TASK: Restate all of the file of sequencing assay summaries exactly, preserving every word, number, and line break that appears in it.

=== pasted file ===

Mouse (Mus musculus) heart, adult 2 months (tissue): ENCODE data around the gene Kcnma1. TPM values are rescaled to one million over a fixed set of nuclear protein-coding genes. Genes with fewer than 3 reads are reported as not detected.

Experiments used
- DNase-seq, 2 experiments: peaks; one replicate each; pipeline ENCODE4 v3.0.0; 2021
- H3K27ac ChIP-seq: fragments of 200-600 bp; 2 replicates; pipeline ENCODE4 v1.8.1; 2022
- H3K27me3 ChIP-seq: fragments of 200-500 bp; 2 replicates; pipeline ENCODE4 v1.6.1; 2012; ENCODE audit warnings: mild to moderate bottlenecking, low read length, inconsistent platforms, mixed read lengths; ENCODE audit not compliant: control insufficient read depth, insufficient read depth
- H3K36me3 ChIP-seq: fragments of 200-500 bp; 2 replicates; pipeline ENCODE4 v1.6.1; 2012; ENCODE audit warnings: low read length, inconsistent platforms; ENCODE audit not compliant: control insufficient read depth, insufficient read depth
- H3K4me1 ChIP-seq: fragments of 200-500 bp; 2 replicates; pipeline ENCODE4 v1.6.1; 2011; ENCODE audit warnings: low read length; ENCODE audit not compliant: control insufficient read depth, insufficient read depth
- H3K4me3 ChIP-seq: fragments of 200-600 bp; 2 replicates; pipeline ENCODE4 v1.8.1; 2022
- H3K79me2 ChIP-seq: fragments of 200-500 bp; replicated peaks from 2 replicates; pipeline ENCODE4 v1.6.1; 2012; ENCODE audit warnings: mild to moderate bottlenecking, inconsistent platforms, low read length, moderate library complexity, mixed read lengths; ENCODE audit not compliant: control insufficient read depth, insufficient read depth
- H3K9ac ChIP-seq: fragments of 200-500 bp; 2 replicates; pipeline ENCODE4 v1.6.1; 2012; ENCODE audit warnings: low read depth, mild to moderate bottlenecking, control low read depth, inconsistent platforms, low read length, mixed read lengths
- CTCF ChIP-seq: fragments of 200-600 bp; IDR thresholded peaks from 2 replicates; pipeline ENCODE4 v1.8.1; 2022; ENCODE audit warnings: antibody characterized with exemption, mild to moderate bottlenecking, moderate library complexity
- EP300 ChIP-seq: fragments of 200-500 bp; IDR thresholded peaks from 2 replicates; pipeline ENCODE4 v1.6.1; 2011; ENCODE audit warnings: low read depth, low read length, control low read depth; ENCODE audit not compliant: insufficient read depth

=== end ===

Mouse (Mus musculus) heart, adult 2 months (tissue): ENCODE data around the gene Kcnma1. TPM values are rescaled to one million over a fixed set of nuclear protein-coding genes. Genes with fewer than 3 reads are reported as not detected.

Experiments used
- DNase-seq, 2 experiments: peaks; one replicate each; pipeline ENCODE4 v3.0.0; 2021
- H3K27ac ChIP-seq: fragments of 200-600 bp; 2 replicates; pipeline ENCODE4 v1.8.1; 2022
- H3K27me3 ChIP-seq: fragments of 200-500 bp; 2 replicates; pipeline ENCODE4 v1.6.1; 2012; ENCODE audit warnings: mild to moderate bottlenecking, low read length, inconsistent platforms, mixed read lengths; ENCODE audit not compliant: control insufficient read depth, insufficient read depth
- H3K36me3 ChIP-seq: fragments of 200-500 bp; 2 replicates; pipeline ENCODE4 v1.6.1; 2012; ENCODE audit warnings: low read length, inconsistent platforms; ENCODE audit not compliant: control insufficient read depth, insufficient read depth
- H3K4me1 ChIP-seq: fragments of 200-500 bp; 2 replicates; pipeline ENCODE4 v1.6.1; 2011; ENCODE audit warnings: low read length; ENCODE audit not compliant: control insufficient read depth, insufficient read depth
- H3K4me3 ChIP-seq: fragments of 200-600 bp; 2 replicates; pipeline ENCODE4 v1.8.1; 2022
- H3K79me2 ChIP-seq: fragments of 200-500 bp; replicated peaks from 2 replicates; pipeline ENCODE4 v1.6.1; 2012; ENCODE audit warnings: mild to moderate bottlenecking, inconsistent platforms, low read length, moderate library complexity, mixed read lengths; ENCODE audit not compliant: control insufficient read depth, insufficient read depth
- H3K9ac ChIP-seq: fragments of 200-500 bp; 2 replicates; pipeline ENCODE4 v1.6.1; 2012; ENCODE audit warnings: low read depth, mild to moderate bottlenecking, control low read depth, inconsistent platforms, low read length, mixed read lengths
- CTCF ChIP-seq: fragments of 200-600 bp; IDR thresholded peaks from 2 replicates; pipeline ENCODE4 v1.8.1; 2022; ENCODE audit warnings: antibody characterized with exemption, mild to moderate bottlenecking, moderate library complexity
- EP300 ChIP-seq: fragments of 200-500 bp; IDR thresholded peaks from 2 replicates; pipeline ENCODE4 v1.6.1; 2011; ENCODE audit warnings: low read depth, low read length, control low read depth; ENCODE audit not compliant: insufficient read depth